Goldman Sachs is to be hit with a multimillion euro fine on Wednesday as part of an EU cartel case on subsea power cables that will underline the legal risks faced by buyout groups.
The European Commission is preparing to fine up to a dozen groups including Prysmian, the Italian cablemaker formerly owned by Goldman Sachs Capital Partners, the investment bank's buyout arm.
While it is common for Europe's top antitrust authority to fine parent companies when offshoots are embroiled in cartels, it is rare to penalise a primarily financial investor, especially for periods where it held a minority stake.
"The issue of parent company liability has received a lot of attention in the private equity community," said Jay Modrall, a partner at Norton Rose. "Private equity firms tend to think of their funds and investments as siloed, rather than as part of a single group."
Goldman's buyout unit bought Prysmian from Pirelli in 2005 for €1.3bn including debt, floated the cablemaker in 2007 – leaving it with a 43 per cent holding – and by 2010 had fully sold down its stake.
The bank told the commission it was unaware of the effort to rig prices and carve up markets, which started several years before it bought Prysmian.
The commission decision is a warning to buyout groups over legacy legal risks and underscores their responsibility as owners for rooting out and ending any wrongdoing in the business, even when the expertise they bring to the board is primarily financial.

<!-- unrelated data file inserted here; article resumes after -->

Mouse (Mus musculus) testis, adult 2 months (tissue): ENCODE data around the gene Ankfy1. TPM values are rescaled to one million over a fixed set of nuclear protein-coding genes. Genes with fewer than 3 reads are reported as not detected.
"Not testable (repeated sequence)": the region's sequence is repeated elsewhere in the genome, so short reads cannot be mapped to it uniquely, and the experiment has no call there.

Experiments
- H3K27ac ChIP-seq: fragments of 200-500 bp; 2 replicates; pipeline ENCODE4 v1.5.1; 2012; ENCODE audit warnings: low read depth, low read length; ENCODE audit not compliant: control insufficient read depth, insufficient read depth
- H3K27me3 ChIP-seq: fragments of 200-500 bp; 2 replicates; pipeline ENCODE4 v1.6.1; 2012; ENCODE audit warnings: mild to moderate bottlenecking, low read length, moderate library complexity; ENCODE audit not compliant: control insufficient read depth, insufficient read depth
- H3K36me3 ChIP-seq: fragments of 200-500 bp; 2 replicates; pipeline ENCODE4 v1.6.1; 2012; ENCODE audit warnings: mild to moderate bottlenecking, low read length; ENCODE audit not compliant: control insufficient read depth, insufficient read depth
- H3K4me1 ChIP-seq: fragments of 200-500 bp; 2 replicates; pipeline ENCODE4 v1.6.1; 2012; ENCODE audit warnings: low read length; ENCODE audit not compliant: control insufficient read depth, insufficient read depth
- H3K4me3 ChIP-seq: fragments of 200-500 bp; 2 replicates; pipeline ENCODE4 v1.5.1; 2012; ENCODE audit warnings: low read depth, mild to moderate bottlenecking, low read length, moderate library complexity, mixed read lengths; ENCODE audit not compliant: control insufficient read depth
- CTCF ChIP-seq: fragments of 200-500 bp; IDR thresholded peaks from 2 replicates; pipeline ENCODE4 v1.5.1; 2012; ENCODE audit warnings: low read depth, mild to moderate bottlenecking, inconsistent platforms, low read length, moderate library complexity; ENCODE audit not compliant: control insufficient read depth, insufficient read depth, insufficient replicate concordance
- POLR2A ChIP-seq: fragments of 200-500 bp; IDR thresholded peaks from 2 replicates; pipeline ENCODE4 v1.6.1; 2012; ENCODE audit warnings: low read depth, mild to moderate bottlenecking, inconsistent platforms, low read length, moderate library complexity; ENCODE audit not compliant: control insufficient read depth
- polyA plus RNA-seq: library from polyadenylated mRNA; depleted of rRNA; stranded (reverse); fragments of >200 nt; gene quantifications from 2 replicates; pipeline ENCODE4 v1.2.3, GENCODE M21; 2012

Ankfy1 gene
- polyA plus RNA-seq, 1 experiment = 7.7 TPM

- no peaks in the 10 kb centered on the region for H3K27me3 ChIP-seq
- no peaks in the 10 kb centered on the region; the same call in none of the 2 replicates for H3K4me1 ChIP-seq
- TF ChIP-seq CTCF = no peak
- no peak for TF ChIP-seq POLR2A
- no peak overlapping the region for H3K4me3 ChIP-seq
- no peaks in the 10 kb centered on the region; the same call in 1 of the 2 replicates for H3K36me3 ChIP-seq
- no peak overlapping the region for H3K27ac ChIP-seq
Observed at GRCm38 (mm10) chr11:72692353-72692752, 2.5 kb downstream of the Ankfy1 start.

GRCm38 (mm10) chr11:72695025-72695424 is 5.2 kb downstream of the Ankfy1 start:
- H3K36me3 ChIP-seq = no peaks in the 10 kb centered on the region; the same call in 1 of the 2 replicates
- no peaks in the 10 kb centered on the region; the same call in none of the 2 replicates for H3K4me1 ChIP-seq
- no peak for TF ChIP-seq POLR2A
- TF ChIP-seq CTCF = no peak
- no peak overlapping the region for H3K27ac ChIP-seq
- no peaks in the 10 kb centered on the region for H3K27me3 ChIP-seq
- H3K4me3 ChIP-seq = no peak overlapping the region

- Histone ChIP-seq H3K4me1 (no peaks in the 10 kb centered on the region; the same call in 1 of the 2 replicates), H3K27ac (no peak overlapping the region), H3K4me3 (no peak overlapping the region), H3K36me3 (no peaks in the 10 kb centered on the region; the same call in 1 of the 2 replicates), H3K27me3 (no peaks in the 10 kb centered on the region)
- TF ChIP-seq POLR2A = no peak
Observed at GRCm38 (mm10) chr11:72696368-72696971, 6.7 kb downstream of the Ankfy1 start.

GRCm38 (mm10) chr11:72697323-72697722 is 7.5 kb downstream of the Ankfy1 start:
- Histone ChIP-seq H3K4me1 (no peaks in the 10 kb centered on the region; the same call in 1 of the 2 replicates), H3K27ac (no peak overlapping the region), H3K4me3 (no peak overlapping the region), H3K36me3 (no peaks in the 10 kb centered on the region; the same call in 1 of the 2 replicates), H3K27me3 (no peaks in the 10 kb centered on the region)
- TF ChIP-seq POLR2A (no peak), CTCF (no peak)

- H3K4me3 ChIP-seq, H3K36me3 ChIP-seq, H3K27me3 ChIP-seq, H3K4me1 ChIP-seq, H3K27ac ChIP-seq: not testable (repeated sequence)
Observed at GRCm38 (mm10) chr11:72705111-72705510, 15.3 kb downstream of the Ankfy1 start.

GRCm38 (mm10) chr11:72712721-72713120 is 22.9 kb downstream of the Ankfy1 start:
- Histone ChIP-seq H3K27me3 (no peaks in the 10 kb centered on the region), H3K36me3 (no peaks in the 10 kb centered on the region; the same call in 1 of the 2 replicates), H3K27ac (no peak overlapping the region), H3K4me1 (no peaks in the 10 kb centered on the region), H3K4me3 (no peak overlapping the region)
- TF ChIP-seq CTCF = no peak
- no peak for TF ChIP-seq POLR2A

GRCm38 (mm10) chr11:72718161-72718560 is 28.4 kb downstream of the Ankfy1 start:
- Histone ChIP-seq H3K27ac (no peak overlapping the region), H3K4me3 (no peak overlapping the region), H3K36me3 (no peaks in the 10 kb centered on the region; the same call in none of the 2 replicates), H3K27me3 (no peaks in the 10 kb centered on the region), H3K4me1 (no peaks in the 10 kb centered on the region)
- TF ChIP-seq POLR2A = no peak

"The implications of the commission's practice of imposing fines based on group-wide liability goes beyond the financial exposure," saidy Mr Modrall. "Private equity firms may want to look at their standard M&A contract language to see how this exposure is addressed."
Courts have largely backed the commission's approach to penalising parent companies and have made no significant distinction for private equity buyers. Goldman is the most prominent financial investor to suffer such a fine.
An EU charge sheet sent to the US investment bank covers from 2005 to 2009, including a period of more than a year where Goldman's stake in Prysmian was under 50 per cent.
The commission argues that the buyout unit is liable to pay a share of Prysmian's fine because it exercised a decisive influence on Prysmian that went beyond a pure financial investment, including through nominating individuals to the board.
Mario Mariniello of Bruegel, a think-tank in Brussels, said the case tests the point where investors carry direct legal risks from antitrust infringements.
"Investment with no control cannot entail direct legal liability. It would make little economic sense: regardless of what an investor knows, its investment already carries extra risk as ultimately shareholders pay cartel fines," he said.
"Investment with control should directly be punished. The likelihood of a fine affects your incentives to ensure profits are legally made and to stop infringements. The notion of control is key here – it might be possible to have a decisive influence without direct control."
A successful legal challenge to the grounds for the commission inspections mounted by Prysmian and Nexans has limited the scope of the case to high-voltage cables.
In a 2012 ruling, the EU General Court found the commission raids mounted in 2009 had no reasonable grounds for extending its search to information relating to all cables and electrical products.
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